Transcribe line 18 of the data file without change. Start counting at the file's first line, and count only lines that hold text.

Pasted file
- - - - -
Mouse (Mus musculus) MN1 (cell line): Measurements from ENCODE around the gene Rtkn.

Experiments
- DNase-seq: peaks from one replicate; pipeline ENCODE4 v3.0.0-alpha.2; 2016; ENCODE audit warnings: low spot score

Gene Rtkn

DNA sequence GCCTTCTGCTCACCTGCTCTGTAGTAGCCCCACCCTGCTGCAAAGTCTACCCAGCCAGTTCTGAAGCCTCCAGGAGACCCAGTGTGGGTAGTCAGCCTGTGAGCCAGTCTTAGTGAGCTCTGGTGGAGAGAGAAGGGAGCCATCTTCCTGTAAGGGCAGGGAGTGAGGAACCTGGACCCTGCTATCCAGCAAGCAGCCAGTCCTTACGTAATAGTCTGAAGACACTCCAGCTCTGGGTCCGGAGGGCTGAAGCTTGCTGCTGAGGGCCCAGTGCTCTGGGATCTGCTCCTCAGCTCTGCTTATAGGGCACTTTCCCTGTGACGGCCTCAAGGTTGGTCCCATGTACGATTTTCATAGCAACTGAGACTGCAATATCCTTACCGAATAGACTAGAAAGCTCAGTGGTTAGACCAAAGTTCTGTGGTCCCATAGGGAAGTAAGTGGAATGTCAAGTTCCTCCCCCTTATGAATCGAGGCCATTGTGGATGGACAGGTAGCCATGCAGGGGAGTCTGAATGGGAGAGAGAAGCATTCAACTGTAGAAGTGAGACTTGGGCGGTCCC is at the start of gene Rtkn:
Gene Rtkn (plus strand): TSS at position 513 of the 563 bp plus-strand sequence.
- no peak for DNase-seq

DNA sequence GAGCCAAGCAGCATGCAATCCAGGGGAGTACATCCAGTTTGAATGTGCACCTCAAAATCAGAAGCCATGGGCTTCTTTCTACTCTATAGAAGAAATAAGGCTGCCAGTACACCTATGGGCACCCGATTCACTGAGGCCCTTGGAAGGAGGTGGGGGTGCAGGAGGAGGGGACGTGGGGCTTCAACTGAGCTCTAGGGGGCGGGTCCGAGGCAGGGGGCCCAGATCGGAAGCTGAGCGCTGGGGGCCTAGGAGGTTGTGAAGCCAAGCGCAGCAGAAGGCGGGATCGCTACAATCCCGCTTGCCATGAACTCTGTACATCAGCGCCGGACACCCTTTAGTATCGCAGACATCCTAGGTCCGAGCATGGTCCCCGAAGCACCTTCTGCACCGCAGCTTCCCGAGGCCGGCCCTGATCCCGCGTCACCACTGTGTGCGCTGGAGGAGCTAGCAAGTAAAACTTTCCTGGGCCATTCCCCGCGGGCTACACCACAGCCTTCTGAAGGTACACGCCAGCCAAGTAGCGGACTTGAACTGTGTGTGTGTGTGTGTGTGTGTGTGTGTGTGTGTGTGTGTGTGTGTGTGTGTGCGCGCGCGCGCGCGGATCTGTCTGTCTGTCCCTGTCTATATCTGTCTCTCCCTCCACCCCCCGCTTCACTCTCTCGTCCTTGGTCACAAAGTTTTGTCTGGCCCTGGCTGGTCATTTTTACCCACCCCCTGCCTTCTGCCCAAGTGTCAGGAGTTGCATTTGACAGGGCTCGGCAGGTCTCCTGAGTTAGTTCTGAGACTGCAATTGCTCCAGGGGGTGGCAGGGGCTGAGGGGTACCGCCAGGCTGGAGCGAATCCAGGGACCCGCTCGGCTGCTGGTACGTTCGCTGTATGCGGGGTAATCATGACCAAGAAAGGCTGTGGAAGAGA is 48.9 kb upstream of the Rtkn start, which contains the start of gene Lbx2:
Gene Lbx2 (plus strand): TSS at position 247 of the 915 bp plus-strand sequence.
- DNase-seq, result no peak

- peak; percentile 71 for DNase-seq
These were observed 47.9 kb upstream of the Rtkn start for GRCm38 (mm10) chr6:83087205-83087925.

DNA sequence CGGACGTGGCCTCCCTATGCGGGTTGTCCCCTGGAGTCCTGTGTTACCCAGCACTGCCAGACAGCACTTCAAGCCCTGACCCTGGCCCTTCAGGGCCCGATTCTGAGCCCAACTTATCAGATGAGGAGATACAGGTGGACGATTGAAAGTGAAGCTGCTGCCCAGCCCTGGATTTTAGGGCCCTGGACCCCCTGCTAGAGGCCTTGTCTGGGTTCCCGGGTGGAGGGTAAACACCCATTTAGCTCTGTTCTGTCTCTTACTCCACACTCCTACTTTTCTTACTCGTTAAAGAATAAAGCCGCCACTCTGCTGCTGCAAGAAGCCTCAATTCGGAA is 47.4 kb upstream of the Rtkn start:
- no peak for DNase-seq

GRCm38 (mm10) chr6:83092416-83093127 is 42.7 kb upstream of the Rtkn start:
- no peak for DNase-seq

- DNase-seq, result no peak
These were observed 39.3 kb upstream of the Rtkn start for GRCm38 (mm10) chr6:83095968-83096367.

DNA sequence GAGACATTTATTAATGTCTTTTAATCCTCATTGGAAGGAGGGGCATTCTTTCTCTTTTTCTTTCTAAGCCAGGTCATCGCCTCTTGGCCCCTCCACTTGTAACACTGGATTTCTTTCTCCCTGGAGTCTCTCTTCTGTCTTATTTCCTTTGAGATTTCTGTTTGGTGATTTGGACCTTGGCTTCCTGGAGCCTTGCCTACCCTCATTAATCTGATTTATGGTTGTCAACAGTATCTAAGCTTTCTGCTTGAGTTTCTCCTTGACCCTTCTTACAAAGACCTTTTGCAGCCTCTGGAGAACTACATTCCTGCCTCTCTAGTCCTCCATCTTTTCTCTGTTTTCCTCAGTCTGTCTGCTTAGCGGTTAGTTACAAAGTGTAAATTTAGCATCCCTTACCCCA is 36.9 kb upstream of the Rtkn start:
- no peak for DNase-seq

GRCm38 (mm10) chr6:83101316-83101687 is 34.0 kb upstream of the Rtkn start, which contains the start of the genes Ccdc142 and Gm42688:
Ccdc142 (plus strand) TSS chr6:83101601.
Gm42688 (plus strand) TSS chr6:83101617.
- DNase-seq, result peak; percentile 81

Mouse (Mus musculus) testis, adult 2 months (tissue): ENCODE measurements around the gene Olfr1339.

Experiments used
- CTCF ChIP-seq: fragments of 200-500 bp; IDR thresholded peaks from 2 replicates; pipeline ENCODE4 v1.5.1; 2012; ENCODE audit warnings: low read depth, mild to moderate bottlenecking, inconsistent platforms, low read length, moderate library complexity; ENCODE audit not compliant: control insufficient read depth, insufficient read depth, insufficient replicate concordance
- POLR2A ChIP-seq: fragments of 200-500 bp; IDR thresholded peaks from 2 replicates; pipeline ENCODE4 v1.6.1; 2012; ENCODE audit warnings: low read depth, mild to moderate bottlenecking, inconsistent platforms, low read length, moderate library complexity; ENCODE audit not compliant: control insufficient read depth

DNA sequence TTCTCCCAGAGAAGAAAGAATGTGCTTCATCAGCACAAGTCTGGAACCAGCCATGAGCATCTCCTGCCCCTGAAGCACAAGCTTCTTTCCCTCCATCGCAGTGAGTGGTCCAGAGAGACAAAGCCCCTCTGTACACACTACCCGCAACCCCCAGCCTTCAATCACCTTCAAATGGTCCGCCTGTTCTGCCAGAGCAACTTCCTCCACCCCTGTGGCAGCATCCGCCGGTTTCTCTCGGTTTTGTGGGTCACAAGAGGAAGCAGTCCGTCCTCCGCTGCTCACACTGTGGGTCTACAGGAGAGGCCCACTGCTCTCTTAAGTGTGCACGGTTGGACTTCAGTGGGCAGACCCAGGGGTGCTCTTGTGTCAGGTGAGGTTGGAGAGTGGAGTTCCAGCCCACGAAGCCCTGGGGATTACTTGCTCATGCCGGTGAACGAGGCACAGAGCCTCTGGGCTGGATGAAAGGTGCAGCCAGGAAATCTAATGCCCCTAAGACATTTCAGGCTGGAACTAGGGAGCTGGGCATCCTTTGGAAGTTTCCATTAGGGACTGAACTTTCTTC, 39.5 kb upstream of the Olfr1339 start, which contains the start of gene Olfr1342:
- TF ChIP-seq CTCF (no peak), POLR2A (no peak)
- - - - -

These were observed 39.3 kb upstream of the Rtkn start for GRCm38 (mm10) chr6:83095968-83096367.